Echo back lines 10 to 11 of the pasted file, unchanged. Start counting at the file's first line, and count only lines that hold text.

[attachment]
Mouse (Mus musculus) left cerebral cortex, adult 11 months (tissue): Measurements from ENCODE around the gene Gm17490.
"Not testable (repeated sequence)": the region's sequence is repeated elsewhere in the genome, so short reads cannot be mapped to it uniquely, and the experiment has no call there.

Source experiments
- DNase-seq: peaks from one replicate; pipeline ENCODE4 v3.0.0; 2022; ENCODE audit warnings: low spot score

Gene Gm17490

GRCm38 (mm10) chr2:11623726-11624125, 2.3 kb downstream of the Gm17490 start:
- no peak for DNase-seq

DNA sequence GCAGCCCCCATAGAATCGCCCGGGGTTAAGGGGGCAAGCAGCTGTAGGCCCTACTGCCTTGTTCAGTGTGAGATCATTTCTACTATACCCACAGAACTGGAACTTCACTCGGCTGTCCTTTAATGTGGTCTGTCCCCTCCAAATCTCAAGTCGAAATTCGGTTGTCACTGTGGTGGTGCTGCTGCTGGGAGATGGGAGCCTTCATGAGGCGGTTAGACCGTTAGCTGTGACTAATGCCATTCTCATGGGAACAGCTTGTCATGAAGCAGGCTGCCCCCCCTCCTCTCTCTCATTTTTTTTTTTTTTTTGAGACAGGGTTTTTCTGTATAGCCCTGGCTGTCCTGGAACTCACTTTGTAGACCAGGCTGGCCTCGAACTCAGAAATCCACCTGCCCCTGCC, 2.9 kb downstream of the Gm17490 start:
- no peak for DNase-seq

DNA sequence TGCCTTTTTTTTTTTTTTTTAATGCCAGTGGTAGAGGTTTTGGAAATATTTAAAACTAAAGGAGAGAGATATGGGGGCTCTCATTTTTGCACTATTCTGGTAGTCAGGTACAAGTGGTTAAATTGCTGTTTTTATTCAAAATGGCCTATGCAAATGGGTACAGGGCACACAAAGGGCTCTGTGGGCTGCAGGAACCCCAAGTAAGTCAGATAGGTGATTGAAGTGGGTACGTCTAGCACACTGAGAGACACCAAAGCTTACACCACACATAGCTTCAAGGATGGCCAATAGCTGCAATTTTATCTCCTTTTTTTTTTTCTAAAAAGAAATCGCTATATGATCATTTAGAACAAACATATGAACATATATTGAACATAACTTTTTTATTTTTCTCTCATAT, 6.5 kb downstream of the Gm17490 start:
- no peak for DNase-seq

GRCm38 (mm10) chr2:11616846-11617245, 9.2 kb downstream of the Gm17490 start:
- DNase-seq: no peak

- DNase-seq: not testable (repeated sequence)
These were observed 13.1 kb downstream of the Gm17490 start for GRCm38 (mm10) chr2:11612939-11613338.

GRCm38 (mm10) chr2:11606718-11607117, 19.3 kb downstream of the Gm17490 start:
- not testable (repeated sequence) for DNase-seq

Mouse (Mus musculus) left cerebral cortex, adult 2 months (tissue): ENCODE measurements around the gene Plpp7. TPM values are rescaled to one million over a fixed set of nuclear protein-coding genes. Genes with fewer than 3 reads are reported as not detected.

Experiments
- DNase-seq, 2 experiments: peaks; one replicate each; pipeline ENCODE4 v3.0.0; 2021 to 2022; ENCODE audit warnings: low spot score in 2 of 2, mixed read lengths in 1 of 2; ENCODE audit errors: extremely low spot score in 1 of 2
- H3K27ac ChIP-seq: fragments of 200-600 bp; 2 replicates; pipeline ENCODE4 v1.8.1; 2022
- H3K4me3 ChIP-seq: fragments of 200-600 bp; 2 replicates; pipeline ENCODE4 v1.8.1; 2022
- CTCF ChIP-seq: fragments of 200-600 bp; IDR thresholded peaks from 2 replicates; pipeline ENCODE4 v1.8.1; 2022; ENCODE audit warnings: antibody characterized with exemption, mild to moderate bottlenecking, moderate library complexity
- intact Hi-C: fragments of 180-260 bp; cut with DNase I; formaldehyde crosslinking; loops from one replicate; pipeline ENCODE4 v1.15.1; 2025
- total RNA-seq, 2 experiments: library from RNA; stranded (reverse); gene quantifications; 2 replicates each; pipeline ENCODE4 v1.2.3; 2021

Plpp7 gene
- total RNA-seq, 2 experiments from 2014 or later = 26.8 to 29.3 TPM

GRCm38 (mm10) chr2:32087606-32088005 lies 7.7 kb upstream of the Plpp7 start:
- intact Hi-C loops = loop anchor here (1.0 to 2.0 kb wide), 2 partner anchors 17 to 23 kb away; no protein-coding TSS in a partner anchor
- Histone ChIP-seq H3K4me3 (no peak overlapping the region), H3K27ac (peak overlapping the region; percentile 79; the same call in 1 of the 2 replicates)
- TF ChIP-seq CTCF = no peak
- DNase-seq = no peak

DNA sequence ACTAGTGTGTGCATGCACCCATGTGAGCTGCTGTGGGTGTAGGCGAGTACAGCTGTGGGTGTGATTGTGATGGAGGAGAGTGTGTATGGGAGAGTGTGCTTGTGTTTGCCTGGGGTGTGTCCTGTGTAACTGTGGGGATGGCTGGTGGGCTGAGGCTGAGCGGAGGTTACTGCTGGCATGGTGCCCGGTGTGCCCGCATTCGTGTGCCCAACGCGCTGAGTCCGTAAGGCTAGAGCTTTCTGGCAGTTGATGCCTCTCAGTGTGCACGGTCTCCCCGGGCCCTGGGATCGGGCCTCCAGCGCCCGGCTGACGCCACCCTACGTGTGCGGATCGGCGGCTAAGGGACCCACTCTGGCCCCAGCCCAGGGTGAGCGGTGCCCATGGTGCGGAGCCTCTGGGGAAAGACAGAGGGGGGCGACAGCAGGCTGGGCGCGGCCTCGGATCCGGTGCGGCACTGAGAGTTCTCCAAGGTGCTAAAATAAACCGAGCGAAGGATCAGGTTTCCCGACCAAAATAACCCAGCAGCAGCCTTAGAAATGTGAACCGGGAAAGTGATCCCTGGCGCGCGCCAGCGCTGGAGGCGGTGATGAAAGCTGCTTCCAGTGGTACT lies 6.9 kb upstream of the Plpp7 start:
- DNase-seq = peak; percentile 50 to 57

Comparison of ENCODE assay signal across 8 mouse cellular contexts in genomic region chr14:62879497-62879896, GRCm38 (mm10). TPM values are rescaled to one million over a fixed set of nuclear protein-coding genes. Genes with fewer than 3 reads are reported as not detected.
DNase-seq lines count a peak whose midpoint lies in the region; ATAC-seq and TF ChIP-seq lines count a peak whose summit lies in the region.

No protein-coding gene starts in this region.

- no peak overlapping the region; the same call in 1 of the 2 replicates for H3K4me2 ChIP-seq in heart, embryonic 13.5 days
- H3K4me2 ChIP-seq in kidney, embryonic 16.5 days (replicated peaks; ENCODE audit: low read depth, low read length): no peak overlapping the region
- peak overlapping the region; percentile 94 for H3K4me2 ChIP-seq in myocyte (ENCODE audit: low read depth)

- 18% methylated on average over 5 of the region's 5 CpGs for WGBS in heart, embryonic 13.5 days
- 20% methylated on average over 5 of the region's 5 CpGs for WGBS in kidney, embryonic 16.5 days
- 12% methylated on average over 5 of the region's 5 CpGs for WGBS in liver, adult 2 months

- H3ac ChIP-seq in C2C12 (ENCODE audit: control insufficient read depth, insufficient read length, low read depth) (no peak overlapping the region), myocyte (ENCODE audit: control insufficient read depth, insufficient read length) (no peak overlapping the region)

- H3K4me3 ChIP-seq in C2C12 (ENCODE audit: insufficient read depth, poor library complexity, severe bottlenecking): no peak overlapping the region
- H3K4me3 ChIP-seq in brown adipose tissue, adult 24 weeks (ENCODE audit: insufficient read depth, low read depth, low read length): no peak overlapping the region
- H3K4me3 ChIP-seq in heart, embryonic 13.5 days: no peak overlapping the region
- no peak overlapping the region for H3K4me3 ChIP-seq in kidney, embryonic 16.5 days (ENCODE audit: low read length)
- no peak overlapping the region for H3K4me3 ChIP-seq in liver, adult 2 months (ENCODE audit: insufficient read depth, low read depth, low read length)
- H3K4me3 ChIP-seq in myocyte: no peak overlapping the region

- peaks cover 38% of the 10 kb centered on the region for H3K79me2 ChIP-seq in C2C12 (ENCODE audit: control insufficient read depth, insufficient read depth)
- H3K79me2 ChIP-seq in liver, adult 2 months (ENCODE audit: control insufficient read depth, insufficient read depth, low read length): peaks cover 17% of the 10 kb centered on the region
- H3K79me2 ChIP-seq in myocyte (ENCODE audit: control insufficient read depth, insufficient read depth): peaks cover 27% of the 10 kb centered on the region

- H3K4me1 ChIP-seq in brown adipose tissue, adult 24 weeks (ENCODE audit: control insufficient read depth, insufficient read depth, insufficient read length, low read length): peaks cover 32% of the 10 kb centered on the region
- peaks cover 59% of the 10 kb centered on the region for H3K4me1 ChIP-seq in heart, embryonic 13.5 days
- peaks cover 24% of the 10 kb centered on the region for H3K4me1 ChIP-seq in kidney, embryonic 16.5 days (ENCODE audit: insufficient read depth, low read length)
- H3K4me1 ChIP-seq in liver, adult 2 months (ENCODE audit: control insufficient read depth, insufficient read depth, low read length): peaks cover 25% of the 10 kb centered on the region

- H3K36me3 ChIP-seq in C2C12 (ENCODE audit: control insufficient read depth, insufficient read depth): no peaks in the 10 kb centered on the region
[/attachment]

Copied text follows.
DNA sequence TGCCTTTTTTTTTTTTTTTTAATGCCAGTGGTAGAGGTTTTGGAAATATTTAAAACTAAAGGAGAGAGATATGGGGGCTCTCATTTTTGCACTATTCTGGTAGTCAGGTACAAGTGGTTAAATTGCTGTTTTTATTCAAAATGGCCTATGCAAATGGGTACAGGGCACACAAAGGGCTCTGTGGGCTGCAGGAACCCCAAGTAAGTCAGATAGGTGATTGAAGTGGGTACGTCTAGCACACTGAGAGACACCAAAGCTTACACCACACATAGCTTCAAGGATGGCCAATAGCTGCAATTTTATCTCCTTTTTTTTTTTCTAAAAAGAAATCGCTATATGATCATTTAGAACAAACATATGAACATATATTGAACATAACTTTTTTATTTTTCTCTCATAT, 6.5 kb downstream of the Gm17490 start:
- no peak for DNase-seq